Monday, January 22, 2007

crossing the fence

In the dark, when I close my eyes and try to sleep, here's where I go: the green pasture and knotted woods past this rusty gate, held by a fence where tufts of cow and deer hair used to get caught on the barbed stars, where the sycamore stands. When I'm back in Davie County and I can, I go here. I park the car next to the road, unwrap this rusty chain and the lock that doesn't work, push the fence across the grass. Every time it's different. The cedars, once just babies, are too tall to be our Christmas trees anymore. Brambles mess the sycamore's trunk. The grass is high and sharp. The old bathtub holds rainwater where the little herd of cows (mostly just pets with wholly uncreative pet names like Blackie and Brownie and Firecracker, who we got on the Fourth of July) drank. It's where Dad let me stand on the red tractor and steer as he worked the pedals. It's where my sister ran away and used poison ivy for toilet paper when she was about six years old. It's where Ed's yellow Mustang stopped for some sloppy teenage kissing. And it's where rows of chairs held my family when Pat and I married. This swatch of empty land that almost brushes against the Yadkin River is home.

At a little more than 266 square miles, Davie is the smallest county in North Carolina. Though the county boasts one of the highest speed limits on the interstate splitting the state lengthwise, ask anyone who drives Interstate 40 through that part of the rural Piedmont with any regularity. You'll likely hear a story of a dedicated Highway Patrol officer pulling someone over for speeding there. Farmington is just a blip in the county's northern part. Crossroads divide it, the Methodist church on one site, the Baptist on the other. The farm sits a mile from the community's only blinking caution light. The house where I grew up is just a stone's throw from that light, a half-mile from the farm itself. With the sound of engines bouncing off the hills, the Farmington Dragway is Farmington's only real modern claim to fame. And it is, in my estimation, the only reason it shows up on North Carolina maps, though more and more packs of brightly dressed bicyclists spin north down the relative flatness of Farmington Road toward Yadkin County.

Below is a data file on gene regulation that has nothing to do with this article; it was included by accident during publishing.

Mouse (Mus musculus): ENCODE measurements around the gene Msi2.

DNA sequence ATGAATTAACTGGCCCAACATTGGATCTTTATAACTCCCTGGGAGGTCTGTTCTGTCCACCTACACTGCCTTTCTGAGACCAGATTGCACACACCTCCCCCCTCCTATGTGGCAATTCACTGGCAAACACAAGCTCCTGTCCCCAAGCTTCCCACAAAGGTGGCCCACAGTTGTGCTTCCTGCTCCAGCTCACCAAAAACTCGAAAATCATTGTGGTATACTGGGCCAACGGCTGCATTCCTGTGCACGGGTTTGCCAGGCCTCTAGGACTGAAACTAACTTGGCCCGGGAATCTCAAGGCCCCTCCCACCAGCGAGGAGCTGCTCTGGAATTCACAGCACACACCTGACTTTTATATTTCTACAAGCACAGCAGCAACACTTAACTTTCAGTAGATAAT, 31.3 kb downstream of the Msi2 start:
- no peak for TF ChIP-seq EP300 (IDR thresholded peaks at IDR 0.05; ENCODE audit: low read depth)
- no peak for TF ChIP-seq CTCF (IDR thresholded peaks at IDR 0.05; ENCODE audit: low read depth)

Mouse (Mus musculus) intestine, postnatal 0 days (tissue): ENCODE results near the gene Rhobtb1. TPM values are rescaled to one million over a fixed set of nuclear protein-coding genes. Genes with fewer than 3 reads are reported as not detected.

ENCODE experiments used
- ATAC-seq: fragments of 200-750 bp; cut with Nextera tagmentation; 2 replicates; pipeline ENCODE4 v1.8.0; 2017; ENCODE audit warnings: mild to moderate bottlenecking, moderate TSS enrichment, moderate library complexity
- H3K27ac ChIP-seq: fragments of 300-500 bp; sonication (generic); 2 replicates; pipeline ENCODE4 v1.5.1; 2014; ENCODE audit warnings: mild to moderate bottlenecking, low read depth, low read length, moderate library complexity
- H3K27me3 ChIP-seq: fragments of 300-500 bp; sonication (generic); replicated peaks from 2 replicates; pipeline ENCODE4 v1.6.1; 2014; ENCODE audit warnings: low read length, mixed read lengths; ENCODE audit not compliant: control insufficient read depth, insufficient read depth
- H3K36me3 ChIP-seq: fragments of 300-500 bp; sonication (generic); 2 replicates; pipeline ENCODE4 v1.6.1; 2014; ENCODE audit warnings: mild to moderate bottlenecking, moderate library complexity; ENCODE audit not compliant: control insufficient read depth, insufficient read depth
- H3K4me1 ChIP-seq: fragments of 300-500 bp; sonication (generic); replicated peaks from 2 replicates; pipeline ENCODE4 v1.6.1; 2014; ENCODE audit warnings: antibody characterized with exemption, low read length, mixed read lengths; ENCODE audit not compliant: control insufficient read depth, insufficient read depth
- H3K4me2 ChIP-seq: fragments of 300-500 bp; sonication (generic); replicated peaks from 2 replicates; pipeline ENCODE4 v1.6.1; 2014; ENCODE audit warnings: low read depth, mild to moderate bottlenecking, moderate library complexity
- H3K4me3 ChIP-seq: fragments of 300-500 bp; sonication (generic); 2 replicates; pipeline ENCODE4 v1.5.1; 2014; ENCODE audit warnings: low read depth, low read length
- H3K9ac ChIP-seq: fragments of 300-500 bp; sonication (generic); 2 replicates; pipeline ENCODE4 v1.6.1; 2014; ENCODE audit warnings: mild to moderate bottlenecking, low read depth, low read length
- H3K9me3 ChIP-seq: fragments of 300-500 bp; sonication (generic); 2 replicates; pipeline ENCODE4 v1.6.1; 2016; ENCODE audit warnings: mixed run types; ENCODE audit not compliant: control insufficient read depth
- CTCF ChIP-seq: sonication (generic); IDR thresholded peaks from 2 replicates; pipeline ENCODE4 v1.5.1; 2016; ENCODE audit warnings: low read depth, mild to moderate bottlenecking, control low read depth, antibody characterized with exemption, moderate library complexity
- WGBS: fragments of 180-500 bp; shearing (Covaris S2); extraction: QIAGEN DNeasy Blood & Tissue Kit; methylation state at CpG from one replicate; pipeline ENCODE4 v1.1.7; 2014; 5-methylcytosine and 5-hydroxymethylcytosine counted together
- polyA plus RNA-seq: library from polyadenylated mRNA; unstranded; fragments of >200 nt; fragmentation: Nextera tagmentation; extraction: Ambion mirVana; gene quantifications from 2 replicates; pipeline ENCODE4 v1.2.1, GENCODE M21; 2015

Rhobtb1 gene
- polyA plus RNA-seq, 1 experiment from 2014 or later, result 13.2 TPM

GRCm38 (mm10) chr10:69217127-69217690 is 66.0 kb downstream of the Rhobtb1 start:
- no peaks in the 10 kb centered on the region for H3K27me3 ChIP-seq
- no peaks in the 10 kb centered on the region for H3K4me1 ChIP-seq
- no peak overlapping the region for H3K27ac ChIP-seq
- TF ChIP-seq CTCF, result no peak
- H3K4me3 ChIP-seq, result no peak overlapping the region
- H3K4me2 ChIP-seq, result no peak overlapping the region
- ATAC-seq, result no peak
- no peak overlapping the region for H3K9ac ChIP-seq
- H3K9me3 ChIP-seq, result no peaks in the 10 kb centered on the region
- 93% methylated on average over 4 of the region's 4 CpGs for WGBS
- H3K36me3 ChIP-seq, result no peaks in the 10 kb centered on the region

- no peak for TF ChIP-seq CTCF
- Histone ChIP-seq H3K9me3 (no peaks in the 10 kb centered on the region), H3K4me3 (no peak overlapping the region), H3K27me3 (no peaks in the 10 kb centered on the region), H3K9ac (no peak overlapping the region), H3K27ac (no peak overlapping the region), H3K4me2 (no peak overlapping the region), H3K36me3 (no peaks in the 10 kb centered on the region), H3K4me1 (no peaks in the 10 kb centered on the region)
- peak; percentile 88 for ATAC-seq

Still, just like my ties there, the unincorporated community struggles to keep together. The woman who last owned the community's only working gas station and store died several years ago, and they closed. In high school, my one goal in life was to leave behind those crossroads, and, by default, the community that helped raise me. I, in clich├ęd teenage fashion, couldn't wait to leave that two-story, century-old house that's showing its age mercilessly today. There's little reason to stop there anymore, so it's not without irony (to me anyway) that the Chamber of Commerce now writes that "once people are here, they don't want to leave," even though lots of people feel passionately about the place -- my sister, who still lives in the house where we grew up and who works tirelessly to build some sort of community there, included.

This year, I'm traveling. Rome, Tokyo, Sydney, Budapest. Much of this blog will be about those travels. But walking the streets of a city where you know no one and don't speak the language or know where you are or know what to do next, that uncertainty is easy, temporary, fun, exciting. And even with its pastoral imagery, my home is messy, complicated, difficult, hard.

But I find more and more leading me back to Farmington and those green pastures. Maybe it's because a half mile from the house, my mother and father are buried on a hill under an oak tree, next to a different set of barbed wire holding in another pasture full of cattle. It's where the sycamore stands. It's where my little niece sings Christmas songs and plays with Play-dough, and where my sister and brother-in-law cook awe-inspiring meals.

For years, I've ignored exploring it, so this blog will be about that, too, because walking the roads and fields of my own home pushes against being a tourist, exposes the strings of memory that hold me in place, whether or not I know it or want it or believe it.

And that is exploring, really.

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